This eight-week course covers the fundamentals of energy and climate policy in the EU Green Deal.
The European Green Deal is the new growth strategy for Europe to become the world’s first climate-neutral continent by 2050. It is ambitious and broad in scope, targeting agriculture, biodiversity, forests, food, green cities, the circular economy, and many more.
Targeting a broad audience of professionals and academics, this course provides an overview of the most recent developments in energy and climate policy in the EU and connects you to some of the main experts in the field.
Each week will include a combination of self-paced activities and live interaction with the other participants, FSR experts, and invited guests. This includes reading material, videos, forum discussions, office hours to ask questions to experts, and panel debates. The course ends with a group work on mastery challenges.
All the areas and the experts of the FSR Energy & Climate are contributing to this course, bringing in their specialties to guide you through the roadmap of the climate and energy-related parts of the EU Green Deal.
Welcome class: 3 May 12-1pm CEST
Week 1: The big picture (4 – 11 May 2021)
In this week, we will explore the evolution of energy and climate policy in Europe as well as the different institutions and organizations that are involved in developing and implementing it. We will also look at the solidarity and subsidiarity principles and their implications for energy and climate policy.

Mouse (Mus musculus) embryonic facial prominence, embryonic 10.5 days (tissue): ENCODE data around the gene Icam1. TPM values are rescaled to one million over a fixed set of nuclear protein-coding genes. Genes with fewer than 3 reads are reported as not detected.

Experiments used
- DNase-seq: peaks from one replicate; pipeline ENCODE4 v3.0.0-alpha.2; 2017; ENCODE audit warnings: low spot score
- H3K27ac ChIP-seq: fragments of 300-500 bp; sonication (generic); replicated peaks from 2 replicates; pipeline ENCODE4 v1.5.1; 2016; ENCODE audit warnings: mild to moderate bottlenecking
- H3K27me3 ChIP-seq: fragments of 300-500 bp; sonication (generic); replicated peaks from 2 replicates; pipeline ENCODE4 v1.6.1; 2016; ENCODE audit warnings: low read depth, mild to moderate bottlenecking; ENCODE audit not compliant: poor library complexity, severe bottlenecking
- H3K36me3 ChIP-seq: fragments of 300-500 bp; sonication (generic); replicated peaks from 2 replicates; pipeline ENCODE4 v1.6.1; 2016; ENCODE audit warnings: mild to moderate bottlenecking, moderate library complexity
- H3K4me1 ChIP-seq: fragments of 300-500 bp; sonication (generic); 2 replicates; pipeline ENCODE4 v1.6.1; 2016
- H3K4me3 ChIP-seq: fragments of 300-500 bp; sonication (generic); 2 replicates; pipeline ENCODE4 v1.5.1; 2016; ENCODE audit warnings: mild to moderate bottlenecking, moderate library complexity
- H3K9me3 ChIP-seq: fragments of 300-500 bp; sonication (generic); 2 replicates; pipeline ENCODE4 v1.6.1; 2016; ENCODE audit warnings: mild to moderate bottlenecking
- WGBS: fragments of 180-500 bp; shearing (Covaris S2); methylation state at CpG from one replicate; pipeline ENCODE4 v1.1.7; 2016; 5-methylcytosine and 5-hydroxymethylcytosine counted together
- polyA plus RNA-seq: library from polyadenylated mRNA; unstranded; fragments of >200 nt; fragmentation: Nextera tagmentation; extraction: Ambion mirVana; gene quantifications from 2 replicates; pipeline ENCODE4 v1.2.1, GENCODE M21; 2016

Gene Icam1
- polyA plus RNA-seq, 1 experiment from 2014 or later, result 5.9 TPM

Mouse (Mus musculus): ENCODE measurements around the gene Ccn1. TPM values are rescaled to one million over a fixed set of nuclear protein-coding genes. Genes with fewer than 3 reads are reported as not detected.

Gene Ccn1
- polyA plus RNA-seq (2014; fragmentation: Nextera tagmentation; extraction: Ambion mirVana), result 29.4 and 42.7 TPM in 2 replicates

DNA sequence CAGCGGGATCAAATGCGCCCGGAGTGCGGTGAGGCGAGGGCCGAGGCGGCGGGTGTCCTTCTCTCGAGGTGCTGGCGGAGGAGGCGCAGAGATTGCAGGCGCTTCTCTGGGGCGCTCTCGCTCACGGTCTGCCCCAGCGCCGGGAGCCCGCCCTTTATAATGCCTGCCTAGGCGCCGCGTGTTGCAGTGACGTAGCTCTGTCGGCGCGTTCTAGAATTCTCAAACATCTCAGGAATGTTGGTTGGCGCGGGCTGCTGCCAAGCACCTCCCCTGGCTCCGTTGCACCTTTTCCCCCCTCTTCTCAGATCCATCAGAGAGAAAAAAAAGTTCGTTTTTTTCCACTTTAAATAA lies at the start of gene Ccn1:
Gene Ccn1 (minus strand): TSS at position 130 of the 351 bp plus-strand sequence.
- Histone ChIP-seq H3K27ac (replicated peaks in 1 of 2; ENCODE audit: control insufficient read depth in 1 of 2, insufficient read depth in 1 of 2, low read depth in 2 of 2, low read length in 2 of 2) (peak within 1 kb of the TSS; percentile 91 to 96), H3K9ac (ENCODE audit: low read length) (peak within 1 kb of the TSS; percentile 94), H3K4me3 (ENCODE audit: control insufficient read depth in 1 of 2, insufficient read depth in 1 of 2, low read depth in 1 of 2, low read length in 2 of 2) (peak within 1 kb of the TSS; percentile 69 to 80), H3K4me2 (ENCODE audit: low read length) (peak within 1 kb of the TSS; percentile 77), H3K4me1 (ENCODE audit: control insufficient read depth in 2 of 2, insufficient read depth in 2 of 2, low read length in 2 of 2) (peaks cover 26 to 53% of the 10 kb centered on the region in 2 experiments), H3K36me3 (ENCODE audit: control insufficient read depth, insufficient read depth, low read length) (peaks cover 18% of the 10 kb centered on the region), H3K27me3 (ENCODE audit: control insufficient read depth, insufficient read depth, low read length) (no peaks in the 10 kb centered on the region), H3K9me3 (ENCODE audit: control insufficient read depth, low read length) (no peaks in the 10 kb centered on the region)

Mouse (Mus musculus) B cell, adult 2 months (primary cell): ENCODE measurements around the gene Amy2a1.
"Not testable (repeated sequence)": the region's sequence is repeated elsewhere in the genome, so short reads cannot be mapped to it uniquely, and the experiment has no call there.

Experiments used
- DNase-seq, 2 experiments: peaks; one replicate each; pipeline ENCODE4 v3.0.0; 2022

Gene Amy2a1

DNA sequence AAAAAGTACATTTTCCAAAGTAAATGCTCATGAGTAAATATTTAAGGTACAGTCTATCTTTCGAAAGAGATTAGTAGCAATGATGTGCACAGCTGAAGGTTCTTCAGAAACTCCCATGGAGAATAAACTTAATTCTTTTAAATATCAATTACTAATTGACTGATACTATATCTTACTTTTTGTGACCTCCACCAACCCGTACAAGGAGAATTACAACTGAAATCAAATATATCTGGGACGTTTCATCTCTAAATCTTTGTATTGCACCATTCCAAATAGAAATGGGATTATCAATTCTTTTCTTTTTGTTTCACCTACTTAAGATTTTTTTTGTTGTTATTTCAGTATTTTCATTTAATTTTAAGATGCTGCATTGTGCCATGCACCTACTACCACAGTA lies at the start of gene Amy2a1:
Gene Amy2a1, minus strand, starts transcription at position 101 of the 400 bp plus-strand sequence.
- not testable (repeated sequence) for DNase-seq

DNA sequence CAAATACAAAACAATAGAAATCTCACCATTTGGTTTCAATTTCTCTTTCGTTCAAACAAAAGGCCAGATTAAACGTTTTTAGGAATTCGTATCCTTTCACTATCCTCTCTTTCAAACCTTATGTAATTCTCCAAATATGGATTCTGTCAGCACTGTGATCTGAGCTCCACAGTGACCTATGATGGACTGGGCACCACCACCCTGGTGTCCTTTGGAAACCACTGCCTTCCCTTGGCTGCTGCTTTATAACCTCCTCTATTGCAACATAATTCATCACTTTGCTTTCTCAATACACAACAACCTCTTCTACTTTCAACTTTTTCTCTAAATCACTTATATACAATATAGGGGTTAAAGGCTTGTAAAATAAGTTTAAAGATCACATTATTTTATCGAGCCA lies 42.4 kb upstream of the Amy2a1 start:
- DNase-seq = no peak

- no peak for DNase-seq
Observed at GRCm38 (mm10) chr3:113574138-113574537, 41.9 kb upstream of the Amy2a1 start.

Topics: The European Green Deal, From three to five to… policy pillars, The EU treaties, institutions and legislation, Subsidiarity and solidarity, EU agencies and organizations
Week 2: EU climate policy (11 – 18 May 2021)
In this week, we will give an overview of the different international climate agreements and explain how climate negotiations work and how they influence the EU’s climate and energy policy. Another topic of this week is the main decarbonization instruments used in the EU, such as the EU ETS, and renewable energy and energy efficiency. We will also investigate other mechanisms that are needed under the Green Deal to ensure a smooth climate transition, such as a WTO-compatible EU carbon border adjustment mechanism and the EU methane emissions strategy.
Topics: International climate agreements, The EU Emission Trading System, Carbon-border adjustment mechanisms and the World Trade Organization, Methane emissions, Decarbonization instruments (I): Renewable energy policy, Decarbonization instruments (II): Energy efficiency policy
Week 3: EU security of supply policy (18 – 25 May 2021)
In this week, we will focus on the existing EU energy security of supply policies for oil, natural gas, and electricity. We will dive into the history of network planning in the EU, and discuss the upcoming challenges related to the integration of renewable energy with a focus on offshore renewable energy and infrastructure. We will also explain the concept of resource adequacy and the use of capacity remuneration mechanisms in Europe and their history. Finally, we explore what a just energy transition means both in the EU and globally.
Topics: Security of supply from oil to electricity, Network planning/TYNDP/TEN-E/offshore/distribution, Resource adequacy and capacity mechanisms, Just energy transition and energy poverty